US President Barack Obama and leaders of several nations have paid tribute to Saudi Arabia's King Abdullah bin Abdulaziz, who passed away aged 90.
The American leader hailed the Saudi monarch as a man who had "the courage of his convictions".
"As our countries worked together to confront many challenges, I always valued King Abdullah's perspective and appreciated our genuine and warm friendship. The closeness and strength of the partnership between our two countries is part of King Abdullah's legacy."
An American delegation led by Vice President Joe Biden will travel to Saudi Arabia to offer condolences to the late king's family.
In a statement, US Secretary of State John Kerry said: "This is a sad day. The United States has lost a friend, and the Kingdom of Saudi Arabia, the Middle East, and the world has lost a revered leader. King Abdullah was a man of wisdom and vision. I loved my visits with him as a Senator and as Secretary. Even as he battled age and illness, he held on to his sense of determination. His stories of his father and of his family were remarkable."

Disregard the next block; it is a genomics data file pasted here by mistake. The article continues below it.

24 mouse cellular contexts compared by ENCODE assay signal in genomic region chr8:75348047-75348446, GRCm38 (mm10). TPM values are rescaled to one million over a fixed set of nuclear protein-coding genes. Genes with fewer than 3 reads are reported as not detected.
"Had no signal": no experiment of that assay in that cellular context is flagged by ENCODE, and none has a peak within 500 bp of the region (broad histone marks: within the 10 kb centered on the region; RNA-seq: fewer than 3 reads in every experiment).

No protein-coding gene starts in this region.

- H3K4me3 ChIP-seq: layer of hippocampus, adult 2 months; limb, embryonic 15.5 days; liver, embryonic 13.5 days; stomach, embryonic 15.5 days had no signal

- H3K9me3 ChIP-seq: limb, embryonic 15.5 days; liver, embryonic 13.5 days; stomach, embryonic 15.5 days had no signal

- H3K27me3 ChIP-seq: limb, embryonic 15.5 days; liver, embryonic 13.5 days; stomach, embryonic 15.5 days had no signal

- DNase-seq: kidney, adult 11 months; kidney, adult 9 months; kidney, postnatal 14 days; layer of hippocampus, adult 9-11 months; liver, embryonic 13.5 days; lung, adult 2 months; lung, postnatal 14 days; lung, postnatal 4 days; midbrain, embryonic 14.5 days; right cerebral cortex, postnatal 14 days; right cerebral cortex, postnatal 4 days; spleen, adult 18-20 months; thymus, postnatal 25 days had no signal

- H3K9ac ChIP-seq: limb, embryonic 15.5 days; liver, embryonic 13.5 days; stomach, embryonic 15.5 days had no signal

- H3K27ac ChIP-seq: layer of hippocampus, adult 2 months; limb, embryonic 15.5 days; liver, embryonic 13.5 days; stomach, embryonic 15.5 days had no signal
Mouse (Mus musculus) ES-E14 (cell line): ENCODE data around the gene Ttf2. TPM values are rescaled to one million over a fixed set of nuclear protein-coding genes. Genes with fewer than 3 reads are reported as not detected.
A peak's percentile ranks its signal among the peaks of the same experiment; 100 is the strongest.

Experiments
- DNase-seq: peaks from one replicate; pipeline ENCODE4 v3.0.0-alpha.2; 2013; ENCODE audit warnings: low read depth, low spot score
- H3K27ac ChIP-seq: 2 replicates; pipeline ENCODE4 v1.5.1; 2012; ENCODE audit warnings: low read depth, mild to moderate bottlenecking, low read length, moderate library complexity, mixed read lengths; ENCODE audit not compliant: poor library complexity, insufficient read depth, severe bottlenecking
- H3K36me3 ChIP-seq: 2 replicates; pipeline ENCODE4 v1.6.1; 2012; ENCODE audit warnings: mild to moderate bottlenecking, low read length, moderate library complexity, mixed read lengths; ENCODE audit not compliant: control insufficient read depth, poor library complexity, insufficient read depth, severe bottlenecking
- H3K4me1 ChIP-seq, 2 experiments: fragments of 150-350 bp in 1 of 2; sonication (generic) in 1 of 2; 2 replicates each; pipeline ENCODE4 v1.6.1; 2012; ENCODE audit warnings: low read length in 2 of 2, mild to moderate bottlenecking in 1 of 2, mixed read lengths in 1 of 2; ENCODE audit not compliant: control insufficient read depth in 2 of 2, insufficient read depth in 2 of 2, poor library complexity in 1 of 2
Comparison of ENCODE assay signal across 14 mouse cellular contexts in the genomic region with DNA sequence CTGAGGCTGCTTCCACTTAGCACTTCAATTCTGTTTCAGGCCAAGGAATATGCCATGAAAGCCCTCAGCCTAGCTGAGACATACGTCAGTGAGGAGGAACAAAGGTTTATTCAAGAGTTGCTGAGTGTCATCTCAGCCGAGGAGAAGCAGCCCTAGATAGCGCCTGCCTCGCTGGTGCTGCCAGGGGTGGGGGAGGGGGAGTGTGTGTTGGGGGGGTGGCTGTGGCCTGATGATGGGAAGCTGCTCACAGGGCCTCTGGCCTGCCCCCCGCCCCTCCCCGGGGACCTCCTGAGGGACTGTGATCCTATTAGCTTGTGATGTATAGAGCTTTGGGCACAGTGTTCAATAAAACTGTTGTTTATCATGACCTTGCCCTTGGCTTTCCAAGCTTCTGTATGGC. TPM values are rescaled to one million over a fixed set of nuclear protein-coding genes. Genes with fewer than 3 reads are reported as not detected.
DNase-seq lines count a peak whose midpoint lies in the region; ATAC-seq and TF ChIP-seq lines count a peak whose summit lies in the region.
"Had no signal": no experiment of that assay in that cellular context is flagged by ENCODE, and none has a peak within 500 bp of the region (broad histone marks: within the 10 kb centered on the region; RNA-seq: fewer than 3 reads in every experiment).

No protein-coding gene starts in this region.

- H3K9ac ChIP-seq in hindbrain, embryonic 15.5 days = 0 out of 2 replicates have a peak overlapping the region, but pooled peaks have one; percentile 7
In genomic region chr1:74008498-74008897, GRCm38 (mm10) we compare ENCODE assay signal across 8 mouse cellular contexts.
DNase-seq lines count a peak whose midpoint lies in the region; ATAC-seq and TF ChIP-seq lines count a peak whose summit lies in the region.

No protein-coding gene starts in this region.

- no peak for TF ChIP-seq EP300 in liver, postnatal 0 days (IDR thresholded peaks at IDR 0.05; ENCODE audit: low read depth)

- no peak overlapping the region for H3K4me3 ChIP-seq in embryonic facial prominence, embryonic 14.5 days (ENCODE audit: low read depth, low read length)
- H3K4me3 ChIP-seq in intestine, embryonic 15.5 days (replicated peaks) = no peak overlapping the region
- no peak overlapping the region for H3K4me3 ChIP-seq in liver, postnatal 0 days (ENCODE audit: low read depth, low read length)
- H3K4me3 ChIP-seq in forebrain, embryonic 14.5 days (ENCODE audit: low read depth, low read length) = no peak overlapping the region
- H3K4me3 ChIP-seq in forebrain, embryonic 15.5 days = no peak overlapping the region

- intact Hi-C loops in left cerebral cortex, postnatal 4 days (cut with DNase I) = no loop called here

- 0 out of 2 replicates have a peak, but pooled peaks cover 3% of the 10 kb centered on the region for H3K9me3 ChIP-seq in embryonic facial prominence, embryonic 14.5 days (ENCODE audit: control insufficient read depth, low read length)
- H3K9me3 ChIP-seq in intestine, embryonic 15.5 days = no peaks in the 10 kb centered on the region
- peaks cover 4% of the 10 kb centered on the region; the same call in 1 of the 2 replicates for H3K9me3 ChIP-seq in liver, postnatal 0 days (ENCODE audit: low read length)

UN Secretary-General Ban Ki-moon, French Prime Minister Francois Hollande, Indian premier Narendra Modi and Canadian Prime Minister Stephen Harper have also paid their respects.
Prime Minister David Cameron, who visited Saudi Arabia in 2012, said he was "deeply saddened" to know about Abdullah's death.
"My thoughts and prayers are with the Saudi Royal Family and the people of the Kingdom at this sad time. I sincerely hope that the long and deep ties between our two Kingdoms will continue and that we can continue to work together to strengthen peace and prosperity in the world."
Abdullah ascended the throne in 2005 and was ailing. Following his death, crown prince Salman has been declared the Saudi King.